Today’s orchid is a close relative of Sunday’s Cymbidium tracyanum.
Cymbidium erythraeum is a lovely orchid when not in flower due to its long thin dark green leaves. The flower spikes emerge in the autumn and the long lasting flowers are a treat throughout the winter. The spikes are generally arching or pendulous and we have two distinct clones. The plant above is our larger clone with flower spikes over a metre long with up to 20 flowers. Our smaller growing, and early flowering, clone (below) has much shorter and more pendulous spikes.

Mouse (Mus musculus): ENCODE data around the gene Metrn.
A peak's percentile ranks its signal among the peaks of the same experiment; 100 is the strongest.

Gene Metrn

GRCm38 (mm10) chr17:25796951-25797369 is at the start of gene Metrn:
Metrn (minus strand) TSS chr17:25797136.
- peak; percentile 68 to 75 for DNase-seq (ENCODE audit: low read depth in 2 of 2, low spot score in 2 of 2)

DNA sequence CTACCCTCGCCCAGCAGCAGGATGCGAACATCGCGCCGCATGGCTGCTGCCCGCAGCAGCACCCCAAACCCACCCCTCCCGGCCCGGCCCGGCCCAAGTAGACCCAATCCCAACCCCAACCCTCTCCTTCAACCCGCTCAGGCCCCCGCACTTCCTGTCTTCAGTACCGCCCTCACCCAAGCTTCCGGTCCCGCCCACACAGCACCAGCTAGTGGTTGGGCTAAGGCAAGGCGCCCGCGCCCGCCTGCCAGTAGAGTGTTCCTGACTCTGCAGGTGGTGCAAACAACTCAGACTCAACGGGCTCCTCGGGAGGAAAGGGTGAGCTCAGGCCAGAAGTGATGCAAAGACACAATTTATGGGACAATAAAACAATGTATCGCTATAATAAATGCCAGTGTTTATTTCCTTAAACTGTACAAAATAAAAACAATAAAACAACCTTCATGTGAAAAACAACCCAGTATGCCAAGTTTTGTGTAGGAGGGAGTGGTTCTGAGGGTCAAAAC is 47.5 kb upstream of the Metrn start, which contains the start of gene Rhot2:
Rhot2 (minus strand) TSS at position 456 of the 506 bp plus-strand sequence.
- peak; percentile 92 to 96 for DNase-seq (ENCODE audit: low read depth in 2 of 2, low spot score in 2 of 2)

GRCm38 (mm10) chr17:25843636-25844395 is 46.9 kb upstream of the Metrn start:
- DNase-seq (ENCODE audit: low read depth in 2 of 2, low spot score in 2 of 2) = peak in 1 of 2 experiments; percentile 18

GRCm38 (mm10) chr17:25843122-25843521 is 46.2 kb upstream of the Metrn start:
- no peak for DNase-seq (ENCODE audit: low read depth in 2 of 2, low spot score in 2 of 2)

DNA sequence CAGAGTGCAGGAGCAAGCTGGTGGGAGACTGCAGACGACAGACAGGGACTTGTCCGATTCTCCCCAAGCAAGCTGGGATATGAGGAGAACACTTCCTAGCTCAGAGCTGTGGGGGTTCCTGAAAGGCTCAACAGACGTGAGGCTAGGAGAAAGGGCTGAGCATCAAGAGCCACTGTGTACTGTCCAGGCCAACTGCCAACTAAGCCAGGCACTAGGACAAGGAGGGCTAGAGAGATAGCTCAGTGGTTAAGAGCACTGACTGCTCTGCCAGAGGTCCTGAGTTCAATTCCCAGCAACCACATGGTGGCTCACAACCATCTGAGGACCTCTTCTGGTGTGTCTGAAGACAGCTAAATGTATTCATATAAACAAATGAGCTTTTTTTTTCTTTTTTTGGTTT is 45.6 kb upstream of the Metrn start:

We have seen Cymbidium erythraeum growing abundantly at around 2000m altitude in Sikkim where is seems to prefer growing on the top of large branches amongst moss. To replicate these conditions we grow this species with other cymbidiums in a winter minimum of 10C and vents that open at 14C so it grows really cool. We keep it very wet in summer with plant food in most waterings. In the winter we keep it damp and never let it completely dry out. The evergreen forests where we have seen the species have large amounts of moss and abundant epiphytes indicating a very wet climate.